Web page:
Children residing in an off-grid mountain village in Balindong, Lanao Del Sur can now improve their learning capacity with solar lanterns regularly lighting their once dark classroom. Synergeia is one of the organizations in the Philippines chosen to distribute a number of Panasonic solar lanterns as part of its 100 Thousand Solar Lanterns Project in celebration of the multinational corporation’s 100th anniversary.
Synergeia distributed a total 48 solar lanterns to selected towns in partner municipalities where they can be of most help to improve children’s education. We chose Balindong as among the recipients because it has community learning centers located in the far mountain villages without electricity.
Balindong Mayor Raysalam Mangondato, together with our Synergeia coordinator, hiked 3 kilometers on foot up a mountainous terrain to bring 24 solar lanterns to the learning centers of barangays Dado and Bualan. The mayor personally saw to the installation of the lamps and briefed the recipients about the source and purpose of the donation.
From left: Mayor Mangondato and company hike 3 kms. to deliver Panasonic solar lamps to a mountain village; Synergeia Coordinator Dino Aguam and the Mayor unpack a solar lamp inside the community learning center in Barangay Bualan; Residents stand outside the learning center to witness the installation of solar lamps that will benefit their children’s education. Encircled in red is the solar panel placed on top of the center’s roof.
The learning centers of these two towns previously had to use primitive light sources such as kerosene lamps, candles and “sulo” (bamboo torch) to conduct classes. The village leaders purchased rechargeable lights to lessen the risk of fire, injuries and eye damage to children. Unfortunately, they had to travel 15 kilometers to the nearest town with electricity just to recharge the lamps. They also ran the risk of getting to the town only to find that there is a power outage that commonly occurs throughout the whole province. Ordinary rechargeable lamps, therefore, proved to be a poor investment despite the village leaders’ good intentions.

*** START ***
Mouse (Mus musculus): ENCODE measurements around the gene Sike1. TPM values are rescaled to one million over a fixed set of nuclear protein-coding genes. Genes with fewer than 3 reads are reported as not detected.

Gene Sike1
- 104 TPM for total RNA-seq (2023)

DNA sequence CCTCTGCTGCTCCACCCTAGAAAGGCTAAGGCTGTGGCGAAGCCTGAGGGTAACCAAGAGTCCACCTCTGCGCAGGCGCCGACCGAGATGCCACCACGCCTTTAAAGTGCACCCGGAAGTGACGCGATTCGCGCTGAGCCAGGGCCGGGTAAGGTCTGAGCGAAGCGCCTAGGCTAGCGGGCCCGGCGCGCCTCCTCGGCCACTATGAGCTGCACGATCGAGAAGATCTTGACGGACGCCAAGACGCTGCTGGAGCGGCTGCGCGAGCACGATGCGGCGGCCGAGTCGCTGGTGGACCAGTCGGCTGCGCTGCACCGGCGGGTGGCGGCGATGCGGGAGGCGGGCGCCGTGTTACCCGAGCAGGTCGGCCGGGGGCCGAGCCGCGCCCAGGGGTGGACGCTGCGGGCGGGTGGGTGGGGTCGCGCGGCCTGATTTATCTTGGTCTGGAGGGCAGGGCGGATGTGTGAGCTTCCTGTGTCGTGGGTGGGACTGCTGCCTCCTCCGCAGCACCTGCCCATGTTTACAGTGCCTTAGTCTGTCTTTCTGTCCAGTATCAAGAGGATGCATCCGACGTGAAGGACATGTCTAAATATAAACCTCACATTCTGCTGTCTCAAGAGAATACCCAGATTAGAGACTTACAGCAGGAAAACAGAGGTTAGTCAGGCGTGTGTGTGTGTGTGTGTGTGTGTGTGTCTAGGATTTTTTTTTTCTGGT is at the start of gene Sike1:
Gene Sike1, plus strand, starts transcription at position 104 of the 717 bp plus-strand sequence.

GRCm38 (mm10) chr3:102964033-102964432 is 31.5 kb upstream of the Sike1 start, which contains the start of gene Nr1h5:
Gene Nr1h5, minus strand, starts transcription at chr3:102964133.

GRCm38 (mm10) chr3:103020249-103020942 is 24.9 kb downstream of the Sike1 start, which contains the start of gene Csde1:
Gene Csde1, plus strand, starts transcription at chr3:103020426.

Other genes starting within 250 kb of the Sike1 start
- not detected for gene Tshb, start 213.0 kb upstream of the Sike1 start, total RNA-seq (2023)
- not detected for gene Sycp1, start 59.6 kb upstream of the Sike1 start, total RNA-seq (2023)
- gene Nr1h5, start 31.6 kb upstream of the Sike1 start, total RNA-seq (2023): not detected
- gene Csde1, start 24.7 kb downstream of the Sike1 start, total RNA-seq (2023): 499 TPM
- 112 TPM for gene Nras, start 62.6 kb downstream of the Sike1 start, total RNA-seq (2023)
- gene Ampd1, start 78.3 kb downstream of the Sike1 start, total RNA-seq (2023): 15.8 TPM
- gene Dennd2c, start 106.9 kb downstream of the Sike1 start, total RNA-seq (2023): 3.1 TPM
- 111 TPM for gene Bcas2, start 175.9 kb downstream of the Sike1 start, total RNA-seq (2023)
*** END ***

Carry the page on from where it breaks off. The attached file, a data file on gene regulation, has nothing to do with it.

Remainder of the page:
Panasonic’s gift of solar lamps are the best solution to the difficult circumstances these communities face each day. “We had rechargeable lights before but they were impractical because we had to go down to the nearest village to recharge it. Now we only need the sunlight which we have all day in the mountain,” a barangay leader said in his native dialect.
From left: The old rechargeable lamps rendered useless for lack of electrical power source; Children look on while a technician installs the first solar lamp from Panasonic above the ceiling of their learning center.
The children sitting on the floor were in awe as they witnessed the solar lantern light up for the first time above the ceiling of their learning center after installation. “Magic!” they proclaimed. They cherished the knowledge that the light source they were enjoying was naturally powered by the sun. “Natutuwa ang lahat ng mga bata.” (The children are so happy), a volunteer teacher in Bualan said.
Despite the exhaustion from travelling the distance on foot, Mayor Mangondato beamed while recounting the children’s reaction to the solar lamps. “It was very rewarding when I saw the children’s happiness after the solar lanterns were turned on.” As a former educator herself, the mayor is passionate about elevating the standard of education in her municipality. However, the topography, poor economy and peace and order situation remain her biggest challenges. She is extremely grateful for the solar lantern donation and hopes for Panasonic and Synergeia’s continued support to provide additional solar lanterns to help more children in the mountain villages.
Panasonic’s 100 Thousand Lanterns Project is an initiative that began in 2013 to help resolve various social challenges faced by those living in areas with severe electrical power problems. Panasonic aims to deliver 100,000 solar lanterns to off-grid areas in Asia and Africa by 2018.